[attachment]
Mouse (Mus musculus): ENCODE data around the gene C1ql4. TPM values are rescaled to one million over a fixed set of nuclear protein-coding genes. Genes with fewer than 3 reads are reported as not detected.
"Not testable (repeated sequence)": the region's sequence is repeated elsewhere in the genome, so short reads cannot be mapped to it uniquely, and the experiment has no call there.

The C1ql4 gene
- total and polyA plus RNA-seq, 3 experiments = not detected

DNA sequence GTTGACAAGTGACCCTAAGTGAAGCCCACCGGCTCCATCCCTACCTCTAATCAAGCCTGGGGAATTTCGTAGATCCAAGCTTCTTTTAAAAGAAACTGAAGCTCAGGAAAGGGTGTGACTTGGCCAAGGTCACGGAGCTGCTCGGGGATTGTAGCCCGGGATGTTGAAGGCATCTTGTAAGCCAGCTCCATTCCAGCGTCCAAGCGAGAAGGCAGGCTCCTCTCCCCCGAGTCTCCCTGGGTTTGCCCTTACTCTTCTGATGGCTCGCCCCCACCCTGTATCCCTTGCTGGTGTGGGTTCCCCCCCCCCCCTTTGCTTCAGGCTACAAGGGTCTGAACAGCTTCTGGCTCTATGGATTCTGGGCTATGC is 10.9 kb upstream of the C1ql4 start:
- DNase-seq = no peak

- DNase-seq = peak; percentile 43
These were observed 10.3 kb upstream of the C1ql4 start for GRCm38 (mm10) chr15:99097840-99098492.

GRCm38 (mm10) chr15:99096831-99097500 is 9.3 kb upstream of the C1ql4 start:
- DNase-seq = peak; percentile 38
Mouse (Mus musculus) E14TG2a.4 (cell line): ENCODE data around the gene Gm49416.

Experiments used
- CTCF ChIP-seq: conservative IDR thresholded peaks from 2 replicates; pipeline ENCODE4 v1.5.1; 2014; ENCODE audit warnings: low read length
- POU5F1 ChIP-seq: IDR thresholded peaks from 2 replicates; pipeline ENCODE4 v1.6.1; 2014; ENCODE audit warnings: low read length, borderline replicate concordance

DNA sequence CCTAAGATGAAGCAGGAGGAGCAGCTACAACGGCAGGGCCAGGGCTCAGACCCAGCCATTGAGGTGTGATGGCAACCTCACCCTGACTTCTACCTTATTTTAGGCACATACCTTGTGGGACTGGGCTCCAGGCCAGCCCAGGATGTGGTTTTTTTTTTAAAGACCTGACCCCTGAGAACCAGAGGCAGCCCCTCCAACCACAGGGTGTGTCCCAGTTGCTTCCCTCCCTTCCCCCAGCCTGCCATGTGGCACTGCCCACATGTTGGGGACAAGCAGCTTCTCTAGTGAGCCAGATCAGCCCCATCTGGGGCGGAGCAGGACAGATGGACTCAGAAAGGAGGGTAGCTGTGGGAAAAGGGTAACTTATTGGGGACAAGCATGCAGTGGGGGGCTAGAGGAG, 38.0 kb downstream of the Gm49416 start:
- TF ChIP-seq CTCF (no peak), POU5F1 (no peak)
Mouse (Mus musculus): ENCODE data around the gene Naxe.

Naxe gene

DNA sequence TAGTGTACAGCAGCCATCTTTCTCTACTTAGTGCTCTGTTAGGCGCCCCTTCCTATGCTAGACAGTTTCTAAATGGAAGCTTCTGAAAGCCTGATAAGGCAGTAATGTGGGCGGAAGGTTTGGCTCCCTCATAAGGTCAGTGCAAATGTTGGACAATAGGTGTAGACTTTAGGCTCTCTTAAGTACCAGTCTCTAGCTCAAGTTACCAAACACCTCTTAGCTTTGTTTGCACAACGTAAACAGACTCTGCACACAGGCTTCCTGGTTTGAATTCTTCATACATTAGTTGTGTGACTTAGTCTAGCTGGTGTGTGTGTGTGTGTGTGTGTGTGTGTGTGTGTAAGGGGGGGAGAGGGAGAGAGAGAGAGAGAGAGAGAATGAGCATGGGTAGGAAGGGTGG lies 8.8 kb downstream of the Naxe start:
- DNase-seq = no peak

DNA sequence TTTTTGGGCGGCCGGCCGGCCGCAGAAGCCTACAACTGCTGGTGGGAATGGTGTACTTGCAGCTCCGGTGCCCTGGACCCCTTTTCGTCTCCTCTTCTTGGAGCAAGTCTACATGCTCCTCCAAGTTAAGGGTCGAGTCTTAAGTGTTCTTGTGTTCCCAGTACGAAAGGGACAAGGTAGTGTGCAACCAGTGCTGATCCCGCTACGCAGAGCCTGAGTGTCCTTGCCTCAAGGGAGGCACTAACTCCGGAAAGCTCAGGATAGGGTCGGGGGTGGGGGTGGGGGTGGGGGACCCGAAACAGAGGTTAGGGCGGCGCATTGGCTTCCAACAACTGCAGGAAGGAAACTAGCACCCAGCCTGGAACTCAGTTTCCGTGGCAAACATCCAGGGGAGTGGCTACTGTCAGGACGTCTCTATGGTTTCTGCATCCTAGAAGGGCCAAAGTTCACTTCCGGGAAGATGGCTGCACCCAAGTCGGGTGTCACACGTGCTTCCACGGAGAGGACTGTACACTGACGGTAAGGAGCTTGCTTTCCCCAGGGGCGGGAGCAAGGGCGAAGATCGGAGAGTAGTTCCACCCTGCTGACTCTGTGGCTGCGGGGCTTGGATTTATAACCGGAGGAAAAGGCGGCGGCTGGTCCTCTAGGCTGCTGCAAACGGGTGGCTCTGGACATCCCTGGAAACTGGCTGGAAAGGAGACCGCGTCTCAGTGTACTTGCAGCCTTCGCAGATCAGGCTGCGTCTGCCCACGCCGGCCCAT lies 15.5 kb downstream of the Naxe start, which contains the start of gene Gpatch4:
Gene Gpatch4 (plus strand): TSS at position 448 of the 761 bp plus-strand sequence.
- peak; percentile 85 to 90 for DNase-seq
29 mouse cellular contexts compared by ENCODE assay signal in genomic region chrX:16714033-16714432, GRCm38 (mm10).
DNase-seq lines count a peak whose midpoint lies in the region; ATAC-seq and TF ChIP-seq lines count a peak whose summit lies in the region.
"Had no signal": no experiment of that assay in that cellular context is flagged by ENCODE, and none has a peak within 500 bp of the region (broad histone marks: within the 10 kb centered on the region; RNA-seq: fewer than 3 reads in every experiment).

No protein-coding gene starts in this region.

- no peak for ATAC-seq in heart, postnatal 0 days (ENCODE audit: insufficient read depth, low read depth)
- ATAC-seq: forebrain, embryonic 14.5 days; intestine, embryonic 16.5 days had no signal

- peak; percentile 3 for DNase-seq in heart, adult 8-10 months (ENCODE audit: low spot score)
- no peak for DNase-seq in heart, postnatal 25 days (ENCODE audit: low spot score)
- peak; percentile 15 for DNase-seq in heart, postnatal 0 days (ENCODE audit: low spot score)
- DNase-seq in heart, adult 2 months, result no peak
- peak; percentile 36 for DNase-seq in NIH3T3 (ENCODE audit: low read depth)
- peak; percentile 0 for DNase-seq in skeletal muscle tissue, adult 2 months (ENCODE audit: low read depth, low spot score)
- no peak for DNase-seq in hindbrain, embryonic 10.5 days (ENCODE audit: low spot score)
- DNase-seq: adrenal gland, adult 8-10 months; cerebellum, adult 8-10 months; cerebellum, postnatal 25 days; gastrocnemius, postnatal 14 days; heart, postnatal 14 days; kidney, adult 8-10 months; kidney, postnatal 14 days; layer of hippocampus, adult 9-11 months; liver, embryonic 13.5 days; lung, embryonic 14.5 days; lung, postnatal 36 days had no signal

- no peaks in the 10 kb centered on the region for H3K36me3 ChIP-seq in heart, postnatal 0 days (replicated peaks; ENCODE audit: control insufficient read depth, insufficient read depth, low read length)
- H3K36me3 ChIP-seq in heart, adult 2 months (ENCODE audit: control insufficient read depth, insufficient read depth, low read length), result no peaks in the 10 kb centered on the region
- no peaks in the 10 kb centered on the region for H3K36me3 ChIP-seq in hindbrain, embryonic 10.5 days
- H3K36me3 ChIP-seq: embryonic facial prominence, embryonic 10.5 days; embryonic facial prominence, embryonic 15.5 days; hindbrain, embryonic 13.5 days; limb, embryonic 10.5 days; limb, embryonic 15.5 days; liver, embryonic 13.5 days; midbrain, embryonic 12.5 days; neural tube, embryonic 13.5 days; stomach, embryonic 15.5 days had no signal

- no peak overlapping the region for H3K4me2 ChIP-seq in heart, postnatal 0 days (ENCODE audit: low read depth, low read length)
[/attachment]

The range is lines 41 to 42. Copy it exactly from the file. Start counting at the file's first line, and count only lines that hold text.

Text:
- H3K36me3 ChIP-seq: embryonic facial prominence, embryonic 10.5 days; embryonic facial prominence, embryonic 15.5 days; hindbrain, embryonic 13.5 days; limb, embryonic 10.5 days; limb, embryonic 15.5 days; liver, embryonic 13.5 days; midbrain, embryonic 12.5 days; neural tube, embryonic 13.5 days; stomach, embryonic 15.5 days had no signal

- no peak overlapping the region for H3K4me2 ChIP-seq in heart, postnatal 0 days (ENCODE audit: low read depth, low read length)